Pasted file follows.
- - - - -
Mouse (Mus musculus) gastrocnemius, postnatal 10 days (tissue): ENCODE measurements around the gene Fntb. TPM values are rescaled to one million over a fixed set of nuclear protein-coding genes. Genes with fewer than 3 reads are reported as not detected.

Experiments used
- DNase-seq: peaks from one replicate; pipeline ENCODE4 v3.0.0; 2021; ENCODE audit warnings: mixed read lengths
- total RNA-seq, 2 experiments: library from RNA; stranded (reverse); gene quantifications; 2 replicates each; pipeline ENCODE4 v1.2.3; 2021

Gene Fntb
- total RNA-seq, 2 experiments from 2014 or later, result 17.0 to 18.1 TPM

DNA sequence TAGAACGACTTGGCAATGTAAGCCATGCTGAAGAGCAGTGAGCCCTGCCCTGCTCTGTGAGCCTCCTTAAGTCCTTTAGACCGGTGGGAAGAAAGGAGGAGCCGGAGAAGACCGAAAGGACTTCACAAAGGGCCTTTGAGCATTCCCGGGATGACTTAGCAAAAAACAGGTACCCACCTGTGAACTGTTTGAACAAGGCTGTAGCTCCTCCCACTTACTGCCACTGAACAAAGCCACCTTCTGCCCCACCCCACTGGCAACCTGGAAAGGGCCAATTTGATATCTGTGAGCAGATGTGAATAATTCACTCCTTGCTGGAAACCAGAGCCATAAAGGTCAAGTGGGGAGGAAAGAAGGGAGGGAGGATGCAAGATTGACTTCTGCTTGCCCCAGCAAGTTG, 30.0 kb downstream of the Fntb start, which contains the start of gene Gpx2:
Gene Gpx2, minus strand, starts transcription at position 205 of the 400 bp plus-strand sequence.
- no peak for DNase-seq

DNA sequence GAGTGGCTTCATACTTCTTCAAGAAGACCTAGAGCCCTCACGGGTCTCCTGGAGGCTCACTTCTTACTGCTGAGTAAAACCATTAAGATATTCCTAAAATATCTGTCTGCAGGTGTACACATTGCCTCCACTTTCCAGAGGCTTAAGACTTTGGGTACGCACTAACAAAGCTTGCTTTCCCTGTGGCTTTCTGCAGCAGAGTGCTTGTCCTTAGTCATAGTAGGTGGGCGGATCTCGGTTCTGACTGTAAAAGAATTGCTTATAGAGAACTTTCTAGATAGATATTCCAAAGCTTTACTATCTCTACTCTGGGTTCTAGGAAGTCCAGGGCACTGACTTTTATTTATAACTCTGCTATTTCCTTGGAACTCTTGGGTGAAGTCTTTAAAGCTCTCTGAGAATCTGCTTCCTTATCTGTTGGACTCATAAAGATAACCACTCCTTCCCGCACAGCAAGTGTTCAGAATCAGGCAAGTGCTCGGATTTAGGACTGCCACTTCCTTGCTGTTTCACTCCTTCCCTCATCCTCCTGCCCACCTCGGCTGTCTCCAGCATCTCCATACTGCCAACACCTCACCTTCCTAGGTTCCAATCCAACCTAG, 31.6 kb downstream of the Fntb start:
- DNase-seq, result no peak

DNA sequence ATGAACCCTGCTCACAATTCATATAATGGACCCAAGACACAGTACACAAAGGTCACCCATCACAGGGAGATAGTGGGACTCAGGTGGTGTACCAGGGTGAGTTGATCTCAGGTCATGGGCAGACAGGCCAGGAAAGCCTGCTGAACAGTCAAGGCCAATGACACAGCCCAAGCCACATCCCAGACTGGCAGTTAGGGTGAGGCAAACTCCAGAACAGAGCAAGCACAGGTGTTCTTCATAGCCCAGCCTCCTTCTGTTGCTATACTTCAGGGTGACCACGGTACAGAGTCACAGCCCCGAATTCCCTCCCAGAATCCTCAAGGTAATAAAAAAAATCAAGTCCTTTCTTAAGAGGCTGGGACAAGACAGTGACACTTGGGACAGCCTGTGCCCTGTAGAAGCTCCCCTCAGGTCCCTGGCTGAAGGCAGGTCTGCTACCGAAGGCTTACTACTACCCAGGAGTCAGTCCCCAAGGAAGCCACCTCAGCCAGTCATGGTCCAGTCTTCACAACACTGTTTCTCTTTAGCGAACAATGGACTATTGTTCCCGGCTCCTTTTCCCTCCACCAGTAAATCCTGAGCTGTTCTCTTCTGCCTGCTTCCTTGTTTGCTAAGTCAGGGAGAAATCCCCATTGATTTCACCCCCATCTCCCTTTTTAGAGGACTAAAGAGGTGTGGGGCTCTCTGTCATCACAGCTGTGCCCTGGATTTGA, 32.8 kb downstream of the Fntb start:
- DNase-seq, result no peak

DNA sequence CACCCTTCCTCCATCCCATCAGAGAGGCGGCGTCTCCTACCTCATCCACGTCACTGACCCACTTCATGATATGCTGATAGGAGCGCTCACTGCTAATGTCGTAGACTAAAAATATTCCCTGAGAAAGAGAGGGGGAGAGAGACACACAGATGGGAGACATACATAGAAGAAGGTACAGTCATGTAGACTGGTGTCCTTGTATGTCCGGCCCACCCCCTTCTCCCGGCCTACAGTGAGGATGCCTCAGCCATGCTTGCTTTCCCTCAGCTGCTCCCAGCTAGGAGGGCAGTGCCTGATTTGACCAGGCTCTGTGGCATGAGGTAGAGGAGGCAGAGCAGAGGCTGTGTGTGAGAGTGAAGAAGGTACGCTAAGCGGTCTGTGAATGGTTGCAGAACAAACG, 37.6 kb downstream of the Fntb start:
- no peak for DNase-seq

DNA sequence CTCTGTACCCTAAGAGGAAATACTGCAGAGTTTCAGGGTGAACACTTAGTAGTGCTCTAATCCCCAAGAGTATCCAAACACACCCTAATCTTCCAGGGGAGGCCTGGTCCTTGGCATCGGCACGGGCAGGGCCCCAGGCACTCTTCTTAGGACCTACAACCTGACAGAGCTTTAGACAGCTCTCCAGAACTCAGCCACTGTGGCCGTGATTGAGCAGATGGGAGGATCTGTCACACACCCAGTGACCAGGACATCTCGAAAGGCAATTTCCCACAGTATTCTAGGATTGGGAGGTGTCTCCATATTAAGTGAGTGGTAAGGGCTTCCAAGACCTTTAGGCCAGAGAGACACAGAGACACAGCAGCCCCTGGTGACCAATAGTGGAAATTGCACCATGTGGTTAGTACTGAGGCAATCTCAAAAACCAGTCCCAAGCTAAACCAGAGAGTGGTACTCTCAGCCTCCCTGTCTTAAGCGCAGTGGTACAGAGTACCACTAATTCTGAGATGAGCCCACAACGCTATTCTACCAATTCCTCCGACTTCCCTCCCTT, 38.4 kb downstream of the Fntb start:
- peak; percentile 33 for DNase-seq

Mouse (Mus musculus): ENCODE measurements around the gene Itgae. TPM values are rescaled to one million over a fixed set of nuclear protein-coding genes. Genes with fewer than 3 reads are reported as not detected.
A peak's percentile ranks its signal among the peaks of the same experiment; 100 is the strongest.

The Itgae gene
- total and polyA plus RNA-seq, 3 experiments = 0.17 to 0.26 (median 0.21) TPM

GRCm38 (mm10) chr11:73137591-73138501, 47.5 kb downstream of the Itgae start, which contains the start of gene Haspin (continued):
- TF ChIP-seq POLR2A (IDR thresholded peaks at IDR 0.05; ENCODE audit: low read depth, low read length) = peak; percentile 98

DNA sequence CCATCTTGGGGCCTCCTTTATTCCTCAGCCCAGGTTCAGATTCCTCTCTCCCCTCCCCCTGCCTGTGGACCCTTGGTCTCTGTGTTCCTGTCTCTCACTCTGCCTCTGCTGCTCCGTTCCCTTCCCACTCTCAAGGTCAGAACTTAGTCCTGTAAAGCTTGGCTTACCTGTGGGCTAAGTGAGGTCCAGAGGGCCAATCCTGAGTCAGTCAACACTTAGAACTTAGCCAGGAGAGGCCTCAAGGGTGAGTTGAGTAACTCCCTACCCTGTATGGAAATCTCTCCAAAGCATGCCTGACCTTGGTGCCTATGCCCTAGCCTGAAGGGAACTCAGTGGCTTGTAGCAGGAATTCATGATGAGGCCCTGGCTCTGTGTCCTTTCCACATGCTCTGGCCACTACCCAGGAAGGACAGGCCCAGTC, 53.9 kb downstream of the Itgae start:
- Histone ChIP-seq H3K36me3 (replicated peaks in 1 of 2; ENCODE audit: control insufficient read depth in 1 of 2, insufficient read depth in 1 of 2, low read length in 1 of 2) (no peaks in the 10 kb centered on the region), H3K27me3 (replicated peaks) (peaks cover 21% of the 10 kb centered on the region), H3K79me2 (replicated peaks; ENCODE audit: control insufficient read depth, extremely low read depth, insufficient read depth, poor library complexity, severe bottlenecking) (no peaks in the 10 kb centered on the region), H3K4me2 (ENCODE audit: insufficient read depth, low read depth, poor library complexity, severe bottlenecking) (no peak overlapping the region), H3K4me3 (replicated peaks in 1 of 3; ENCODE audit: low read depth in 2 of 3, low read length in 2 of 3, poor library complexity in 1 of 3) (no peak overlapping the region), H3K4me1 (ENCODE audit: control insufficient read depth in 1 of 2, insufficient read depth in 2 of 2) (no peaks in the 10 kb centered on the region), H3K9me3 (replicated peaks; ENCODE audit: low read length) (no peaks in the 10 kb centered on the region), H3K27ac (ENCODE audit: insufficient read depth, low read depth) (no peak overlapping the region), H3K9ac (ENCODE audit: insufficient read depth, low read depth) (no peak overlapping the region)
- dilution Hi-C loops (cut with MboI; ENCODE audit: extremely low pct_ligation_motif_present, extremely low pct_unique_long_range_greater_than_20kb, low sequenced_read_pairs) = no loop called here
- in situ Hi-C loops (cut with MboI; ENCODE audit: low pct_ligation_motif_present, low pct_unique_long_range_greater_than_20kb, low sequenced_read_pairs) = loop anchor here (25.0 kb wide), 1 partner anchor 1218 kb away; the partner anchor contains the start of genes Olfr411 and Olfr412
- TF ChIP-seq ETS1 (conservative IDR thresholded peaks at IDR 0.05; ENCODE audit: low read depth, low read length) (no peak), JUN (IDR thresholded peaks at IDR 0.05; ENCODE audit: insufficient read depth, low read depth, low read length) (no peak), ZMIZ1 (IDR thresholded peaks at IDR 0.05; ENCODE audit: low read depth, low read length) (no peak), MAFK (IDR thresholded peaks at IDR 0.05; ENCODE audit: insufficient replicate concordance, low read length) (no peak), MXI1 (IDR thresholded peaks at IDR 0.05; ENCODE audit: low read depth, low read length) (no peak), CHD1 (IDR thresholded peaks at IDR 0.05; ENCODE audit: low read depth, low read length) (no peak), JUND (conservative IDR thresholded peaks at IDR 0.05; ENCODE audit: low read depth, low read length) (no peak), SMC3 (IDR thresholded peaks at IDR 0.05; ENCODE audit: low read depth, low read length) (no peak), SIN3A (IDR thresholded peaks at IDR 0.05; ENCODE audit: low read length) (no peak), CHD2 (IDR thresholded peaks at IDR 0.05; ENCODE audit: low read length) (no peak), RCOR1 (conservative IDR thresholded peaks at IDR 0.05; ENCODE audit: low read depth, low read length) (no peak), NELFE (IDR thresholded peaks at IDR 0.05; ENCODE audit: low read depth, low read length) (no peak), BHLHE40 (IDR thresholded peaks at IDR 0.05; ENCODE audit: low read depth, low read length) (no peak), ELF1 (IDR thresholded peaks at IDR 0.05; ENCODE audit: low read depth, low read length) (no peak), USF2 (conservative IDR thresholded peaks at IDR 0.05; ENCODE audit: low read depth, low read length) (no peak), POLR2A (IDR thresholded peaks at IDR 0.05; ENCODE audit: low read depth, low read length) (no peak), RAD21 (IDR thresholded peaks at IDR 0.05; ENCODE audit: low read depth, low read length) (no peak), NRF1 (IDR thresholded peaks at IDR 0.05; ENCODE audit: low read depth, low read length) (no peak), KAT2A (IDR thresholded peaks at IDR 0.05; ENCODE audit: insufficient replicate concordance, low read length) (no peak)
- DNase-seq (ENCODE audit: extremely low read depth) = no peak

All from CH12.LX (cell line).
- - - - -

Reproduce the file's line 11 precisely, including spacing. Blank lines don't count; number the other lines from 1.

- DNase-seq, result no peak